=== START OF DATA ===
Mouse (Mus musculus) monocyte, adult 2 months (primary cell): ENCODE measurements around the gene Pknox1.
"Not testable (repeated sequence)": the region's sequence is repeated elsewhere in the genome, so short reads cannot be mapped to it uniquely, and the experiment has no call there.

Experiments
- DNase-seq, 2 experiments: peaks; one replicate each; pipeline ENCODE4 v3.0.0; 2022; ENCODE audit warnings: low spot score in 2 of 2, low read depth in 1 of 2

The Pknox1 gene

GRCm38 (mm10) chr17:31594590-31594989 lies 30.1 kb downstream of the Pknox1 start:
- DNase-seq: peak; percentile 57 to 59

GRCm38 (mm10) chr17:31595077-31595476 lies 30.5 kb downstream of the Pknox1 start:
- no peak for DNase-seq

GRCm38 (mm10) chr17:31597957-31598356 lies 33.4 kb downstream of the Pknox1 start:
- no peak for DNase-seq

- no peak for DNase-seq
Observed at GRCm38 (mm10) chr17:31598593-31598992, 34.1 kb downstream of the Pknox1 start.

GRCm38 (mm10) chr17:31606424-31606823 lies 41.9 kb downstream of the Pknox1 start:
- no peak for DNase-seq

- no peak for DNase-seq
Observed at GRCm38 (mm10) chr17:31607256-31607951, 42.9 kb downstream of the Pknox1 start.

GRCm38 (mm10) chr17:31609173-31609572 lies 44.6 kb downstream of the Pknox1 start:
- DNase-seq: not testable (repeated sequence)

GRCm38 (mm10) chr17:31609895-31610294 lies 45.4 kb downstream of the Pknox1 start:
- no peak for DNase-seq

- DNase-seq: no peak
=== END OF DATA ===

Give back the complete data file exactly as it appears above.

Mouse (Mus musculus) monocyte, adult 2 months (primary cell): ENCODE measurements around the gene Pknox1.
"Not testable (repeated sequence)": the region's sequence is repeated elsewhere in the genome, so short reads cannot be mapped to it uniquely, and the experiment has no call there.

Experiments
- DNase-seq, 2 experiments: peaks; one replicate each; pipeline ENCODE4 v3.0.0; 2022; ENCODE audit warnings: low spot score in 2 of 2, low read depth in 1 of 2

The Pknox1 gene

GRCm38 (mm10) chr17:31594590-31594989 lies 30.1 kb downstream of the Pknox1 start:
- DNase-seq: peak; percentile 57 to 59

GRCm38 (mm10) chr17:31595077-31595476 lies 30.5 kb downstream of the Pknox1 start:
- no peak for DNase-seq

GRCm38 (mm10) chr17:31597957-31598356 lies 33.4 kb downstream of the Pknox1 start:
- no peak for DNase-seq

- no peak for DNase-seq
Observed at GRCm38 (mm10) chr17:31598593-31598992, 34.1 kb downstream of the Pknox1 start.

GRCm38 (mm10) chr17:31606424-31606823 lies 41.9 kb downstream of the Pknox1 start:
- no peak for DNase-seq

- no peak for DNase-seq
Observed at GRCm38 (mm10) chr17:31607256-31607951, 42.9 kb downstream of the Pknox1 start.

GRCm38 (mm10) chr17:31609173-31609572 lies 44.6 kb downstream of the Pknox1 start:
- DNase-seq: not testable (repeated sequence)

GRCm38 (mm10) chr17:31609895-31610294 lies 45.4 kb downstream of the Pknox1 start:
- no peak for DNase-seq

- DNase-seq: no peak